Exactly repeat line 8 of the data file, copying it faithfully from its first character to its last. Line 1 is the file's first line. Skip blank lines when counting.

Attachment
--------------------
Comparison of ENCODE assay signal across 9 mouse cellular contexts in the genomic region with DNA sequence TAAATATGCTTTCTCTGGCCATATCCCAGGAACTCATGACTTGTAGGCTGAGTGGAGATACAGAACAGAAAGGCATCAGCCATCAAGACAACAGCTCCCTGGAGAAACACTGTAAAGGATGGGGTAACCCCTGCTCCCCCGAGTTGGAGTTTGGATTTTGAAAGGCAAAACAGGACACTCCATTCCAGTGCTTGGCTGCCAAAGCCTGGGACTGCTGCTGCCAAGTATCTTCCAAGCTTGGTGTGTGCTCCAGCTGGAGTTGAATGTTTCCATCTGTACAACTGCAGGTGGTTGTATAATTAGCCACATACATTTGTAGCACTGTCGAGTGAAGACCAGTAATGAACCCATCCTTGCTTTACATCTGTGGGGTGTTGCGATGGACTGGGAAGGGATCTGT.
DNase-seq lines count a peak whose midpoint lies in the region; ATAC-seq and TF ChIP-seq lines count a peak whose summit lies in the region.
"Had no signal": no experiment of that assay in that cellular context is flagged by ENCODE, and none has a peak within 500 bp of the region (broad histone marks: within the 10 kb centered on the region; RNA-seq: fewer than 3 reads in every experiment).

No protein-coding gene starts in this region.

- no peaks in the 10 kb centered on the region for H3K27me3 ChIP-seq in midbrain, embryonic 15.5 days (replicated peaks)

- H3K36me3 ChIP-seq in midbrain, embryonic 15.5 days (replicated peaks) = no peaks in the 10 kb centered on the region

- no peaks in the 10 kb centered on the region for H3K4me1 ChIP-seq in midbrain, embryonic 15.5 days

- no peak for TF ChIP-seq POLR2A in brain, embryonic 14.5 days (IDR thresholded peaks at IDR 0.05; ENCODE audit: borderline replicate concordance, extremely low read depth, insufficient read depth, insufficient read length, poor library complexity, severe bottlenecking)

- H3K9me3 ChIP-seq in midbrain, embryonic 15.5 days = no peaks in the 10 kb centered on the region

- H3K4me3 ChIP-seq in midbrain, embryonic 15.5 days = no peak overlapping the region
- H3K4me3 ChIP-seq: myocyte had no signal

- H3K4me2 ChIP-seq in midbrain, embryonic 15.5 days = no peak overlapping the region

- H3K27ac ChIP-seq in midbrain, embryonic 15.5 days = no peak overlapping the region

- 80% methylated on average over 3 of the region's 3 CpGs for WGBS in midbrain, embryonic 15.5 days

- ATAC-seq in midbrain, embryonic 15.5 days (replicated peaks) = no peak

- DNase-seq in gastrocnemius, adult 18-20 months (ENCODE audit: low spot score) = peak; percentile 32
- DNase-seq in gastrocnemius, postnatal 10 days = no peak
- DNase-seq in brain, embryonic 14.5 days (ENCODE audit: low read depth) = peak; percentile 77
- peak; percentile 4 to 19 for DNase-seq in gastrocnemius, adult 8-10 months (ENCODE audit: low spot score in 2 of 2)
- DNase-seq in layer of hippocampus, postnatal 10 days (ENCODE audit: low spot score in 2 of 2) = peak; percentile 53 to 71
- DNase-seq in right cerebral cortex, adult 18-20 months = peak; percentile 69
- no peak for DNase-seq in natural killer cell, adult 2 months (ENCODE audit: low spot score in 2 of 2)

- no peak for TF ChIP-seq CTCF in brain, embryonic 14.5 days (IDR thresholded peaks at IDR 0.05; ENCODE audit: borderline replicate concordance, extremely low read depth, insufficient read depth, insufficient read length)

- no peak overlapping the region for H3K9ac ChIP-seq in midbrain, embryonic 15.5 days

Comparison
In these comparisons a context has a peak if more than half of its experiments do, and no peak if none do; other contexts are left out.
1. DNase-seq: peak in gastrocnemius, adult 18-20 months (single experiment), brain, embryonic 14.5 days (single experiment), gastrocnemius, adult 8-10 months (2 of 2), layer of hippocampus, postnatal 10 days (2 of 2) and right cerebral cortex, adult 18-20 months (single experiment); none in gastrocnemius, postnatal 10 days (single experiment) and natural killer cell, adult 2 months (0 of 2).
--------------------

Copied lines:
- no peak for TF ChIP-seq POLR2A in brain, embryonic 14.5 days (IDR thresholded peaks at IDR 0.05; ENCODE audit: borderline replicate concordance, extremely low read depth, insufficient read depth, insufficient read length, poor library complexity, severe bottlenecking)